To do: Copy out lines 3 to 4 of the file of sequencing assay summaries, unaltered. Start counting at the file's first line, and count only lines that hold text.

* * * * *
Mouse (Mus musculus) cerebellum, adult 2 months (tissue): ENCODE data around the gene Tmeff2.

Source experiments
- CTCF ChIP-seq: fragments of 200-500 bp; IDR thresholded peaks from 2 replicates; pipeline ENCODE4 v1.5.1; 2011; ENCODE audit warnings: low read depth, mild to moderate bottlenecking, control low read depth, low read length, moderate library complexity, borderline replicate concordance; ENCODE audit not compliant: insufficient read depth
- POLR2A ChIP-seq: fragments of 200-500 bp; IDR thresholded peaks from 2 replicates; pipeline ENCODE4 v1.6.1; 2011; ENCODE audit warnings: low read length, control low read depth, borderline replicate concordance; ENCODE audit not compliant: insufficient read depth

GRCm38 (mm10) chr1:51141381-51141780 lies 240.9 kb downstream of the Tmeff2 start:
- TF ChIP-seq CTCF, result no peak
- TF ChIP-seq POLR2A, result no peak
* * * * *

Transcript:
- CTCF ChIP-seq: fragments of 200-500 bp; IDR thresholded peaks from 2 replicates; pipeline ENCODE4 v1.5.1; 2011; ENCODE audit warnings: low read depth, mild to moderate bottlenecking, control low read depth, low read length, moderate library complexity, borderline replicate concordance; ENCODE audit not compliant: insufficient read depth
- POLR2A ChIP-seq: fragments of 200-500 bp; IDR thresholded peaks from 2 replicates; pipeline ENCODE4 v1.6.1; 2011; ENCODE audit warnings: low read length, control low read depth, borderline replicate concordance; ENCODE audit not compliant: insufficient read depth